The Neodinium YAG (yttrium aluminum garnet) laser is the laser of choice for treating venous malformations since it is highly effective. However, it only has effect on superficial lesions or the superficial layer of deep lesions. It is critical that the treating surgeon have experience with the laser as the power used to treat the lesion is highly variable between individual patients. The use of an incorrect power setting for an individual patient will result in scarring. The choice of a power setting is based on clinical instinct rather than a “cookbook” guide. Sclerotherapy and or surgery may be combined with Nd:YAG laser treatment. Treatment may be performed with a topical anesthetic cream in an office setting or as an outpatient.
Complete removal of the lesion is the goal of surgical therapy. This ideal was not often achieved prior to the use of angiographically-guided sclerotherapy in order to lessen blood loss during the procedure. Nowadays, even large lesions may be removed either in stages or during a single operation with this dual technique with an acceptable number of post-operative recurrences. The sclerosing agent must be injected within a short time prior to the procedure as vessels will regrow into the lesion rather rapidly defeating the whole purpose of sclerosis treatment in the first place.
Treatments for Arterio-Venous Malformations
Angiography is performed in the radiology department by an interventional radiologist who specializes in injecting arteries through a small catheter introduced into the artery with a special dye that may be seen on x-rays in real time. Once the artery or arteries supplying the malformation are identified plastic beads, glue or foam; substances that form a plug much like stop-leak for a radiator on a car, are injected into the artery or arteries (embolization) thus depriving the malformation of its blood supply. Embolization may be used as a stand-alone treatment or as part of staged therapy prior to surgical resection to lessen blood loss during the operation.
Due to the fact that arterio-venous malformations lie deep under the skin laser treatment has very limited if any application in the treatment of these lesions. When used it may be of some help with the bluish skin discoloration overlying the lesion. When employed the pulsed dye laser is the type that is utilized.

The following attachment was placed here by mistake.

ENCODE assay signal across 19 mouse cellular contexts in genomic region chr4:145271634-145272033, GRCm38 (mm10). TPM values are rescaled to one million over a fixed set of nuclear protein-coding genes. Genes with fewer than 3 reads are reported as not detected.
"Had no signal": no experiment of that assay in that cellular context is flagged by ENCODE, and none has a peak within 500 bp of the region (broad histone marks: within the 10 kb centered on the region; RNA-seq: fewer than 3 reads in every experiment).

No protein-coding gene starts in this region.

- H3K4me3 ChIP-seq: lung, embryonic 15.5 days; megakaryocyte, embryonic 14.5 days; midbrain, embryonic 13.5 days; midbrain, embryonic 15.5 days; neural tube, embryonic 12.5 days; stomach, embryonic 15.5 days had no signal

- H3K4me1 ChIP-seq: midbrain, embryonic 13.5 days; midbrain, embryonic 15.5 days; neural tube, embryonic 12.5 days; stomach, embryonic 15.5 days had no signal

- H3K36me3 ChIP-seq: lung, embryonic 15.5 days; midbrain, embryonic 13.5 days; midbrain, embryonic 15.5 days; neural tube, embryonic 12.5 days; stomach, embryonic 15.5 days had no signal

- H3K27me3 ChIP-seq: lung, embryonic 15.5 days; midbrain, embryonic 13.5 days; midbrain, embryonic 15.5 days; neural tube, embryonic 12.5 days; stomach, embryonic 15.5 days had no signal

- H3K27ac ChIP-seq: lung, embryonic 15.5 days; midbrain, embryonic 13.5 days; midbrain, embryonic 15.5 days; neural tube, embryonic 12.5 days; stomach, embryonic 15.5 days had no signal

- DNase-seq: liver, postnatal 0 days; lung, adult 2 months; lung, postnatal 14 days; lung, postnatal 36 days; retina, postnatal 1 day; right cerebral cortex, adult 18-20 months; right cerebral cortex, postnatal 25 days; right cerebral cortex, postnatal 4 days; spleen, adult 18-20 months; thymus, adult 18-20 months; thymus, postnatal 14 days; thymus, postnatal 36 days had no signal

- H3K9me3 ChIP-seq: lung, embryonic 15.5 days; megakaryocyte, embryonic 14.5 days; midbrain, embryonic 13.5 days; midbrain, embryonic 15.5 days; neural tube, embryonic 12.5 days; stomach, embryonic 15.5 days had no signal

Essentially, the decision today is surgical and embolization each as the sole therapy, or both in combination. A degree of clinical judgment is demanded on the course to take and the decision should be made by a multidisciplinary team in conjunction with the patient or those responsible if the patient is a child considering all of the risk factors as well as the expected results. Operative therapy combined with surgery in larger lesions in the final analysis yields the best outcome with the fewest risks for larger lesions. Unquestionably, one the other or both are the gold standard today in treatment of arterio-venous malformations.
Treatments for Lymphatic Malformations
A sclerosing agent injected through the skin (percutaneous sclerotherapy) is the only practical method of sclerotherapy as lymph vessels due not have a pulse to drive angiographic emboli into the supplying lymph vessels. Two types of lesions are recognized based on the predominant structural anatomy of the lesion: microcystic (small cysts) and macrocystic (large cysts). In general, macrocystic lesions are more responsive to percutaneous sclerotherapy. Three agents are currently in use in the United States for percutaneous sclerotherapy. One, a chemotherapeutic agent (anti-cancer drug) OK-432 (Picibinil), is currently in the approval process as an orphan drug with the Food and Drug Administration (FDA). The other two are doxycycline, an antibiotic related to tetracycline developed many years ago and bleomycin also a chemotherapeutic agent, one of the first chemotherapeutic agents still in use today in both children and adults. Pure alcohol (ethanol), the type consumed, is one of the first sclerosing agents used but it is of limited efficacy. Bleomycin alone has effect on both micro- and macrocystic lesions as well as superior effectiveness with regard to shrinkage of the lesion which is defined as decrease in size by over 50%. Regardless of the agent used, the agent must contact the wall of the cysts making up the lesion in order to irritate the lining and induce scarring for closure to occur. Usually, several treatments are required with general anesthesia necessary in for each encounter.
Surgical excision of macrocystic lymphatic malformations in one operation often results in a cure. Unfortunately, with the microcystic type the rule is multiple resections for recurrence after recurrence. The operations are further complicated by the location of these lesions in the cheek or the neck areas. Coursing over, under and through the lesion are multiple small nerves of tremendous importance as they supply vital functions of such diverse structures as the facial muscles, tongue muscles, sensation in the face and neck, swallowing and speech, and finally the upper limb muscles. This fact puts the nerves at substantial risk of injury even in experienced hands, particularly when scarring from previous excisions further complicates the operative field. However, surgery with or without sclerotherapy still represents the best opportunity for cure of lymphatic malformations.
Patients who have lymphatic malformations of the tongue will frequently develop blebs on the surface of the lesion that will often rupture with the extrusion of blood and lymph fluid. The blebs are also a source of pain especially with the consumption of spicy foods, carbonated beverages, or warmer foods. The carbon dioxide laser is the laser used. Treatments are effective but must be frequently repeated. The procedures are done under a general anesthetic and there is post-operative pain that requires medication.